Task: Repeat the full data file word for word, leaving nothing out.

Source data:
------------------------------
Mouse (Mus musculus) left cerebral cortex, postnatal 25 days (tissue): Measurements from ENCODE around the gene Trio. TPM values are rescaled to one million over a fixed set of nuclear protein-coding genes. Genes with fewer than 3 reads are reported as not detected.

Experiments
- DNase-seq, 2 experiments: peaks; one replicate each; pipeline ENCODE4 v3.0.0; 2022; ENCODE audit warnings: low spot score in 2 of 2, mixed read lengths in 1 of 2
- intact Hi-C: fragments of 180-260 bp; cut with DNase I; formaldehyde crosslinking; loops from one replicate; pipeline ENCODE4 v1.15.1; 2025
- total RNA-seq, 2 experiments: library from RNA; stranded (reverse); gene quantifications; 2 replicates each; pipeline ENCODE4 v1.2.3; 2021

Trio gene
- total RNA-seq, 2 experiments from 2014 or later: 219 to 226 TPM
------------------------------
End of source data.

Mouse (Mus musculus) left cerebral cortex, postnatal 25 days (tissue): Measurements from ENCODE around the gene Trio. TPM values are rescaled to one million over a fixed set of nuclear protein-coding genes. Genes with fewer than 3 reads are reported as not detected.

Experiments
- DNase-seq, 2 experiments: peaks; one replicate each; pipeline ENCODE4 v3.0.0; 2022; ENCODE audit warnings: low spot score in 2 of 2, mixed read lengths in 1 of 2
- intact Hi-C: fragments of 180-260 bp; cut with DNase I; formaldehyde crosslinking; loops from one replicate; pipeline ENCODE4 v1.15.1; 2025
- total RNA-seq, 2 experiments: library from RNA; stranded (reverse); gene quantifications; 2 replicates each; pipeline ENCODE4 v1.2.3; 2021

Trio gene
- total RNA-seq, 2 experiments from 2014 or later: 219 to 226 TPM